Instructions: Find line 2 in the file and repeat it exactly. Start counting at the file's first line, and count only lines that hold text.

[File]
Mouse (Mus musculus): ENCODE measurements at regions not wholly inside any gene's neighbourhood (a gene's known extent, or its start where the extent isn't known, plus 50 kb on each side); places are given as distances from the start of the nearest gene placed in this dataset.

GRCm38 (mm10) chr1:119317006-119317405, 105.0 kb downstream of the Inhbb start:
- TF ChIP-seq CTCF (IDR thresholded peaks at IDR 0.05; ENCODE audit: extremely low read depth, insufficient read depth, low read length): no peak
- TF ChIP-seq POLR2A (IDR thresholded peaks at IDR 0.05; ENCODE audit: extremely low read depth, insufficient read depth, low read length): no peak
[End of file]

GRCm38 (mm10) chr1:119317006-119317405, 105.0 kb downstream of the Inhbb start: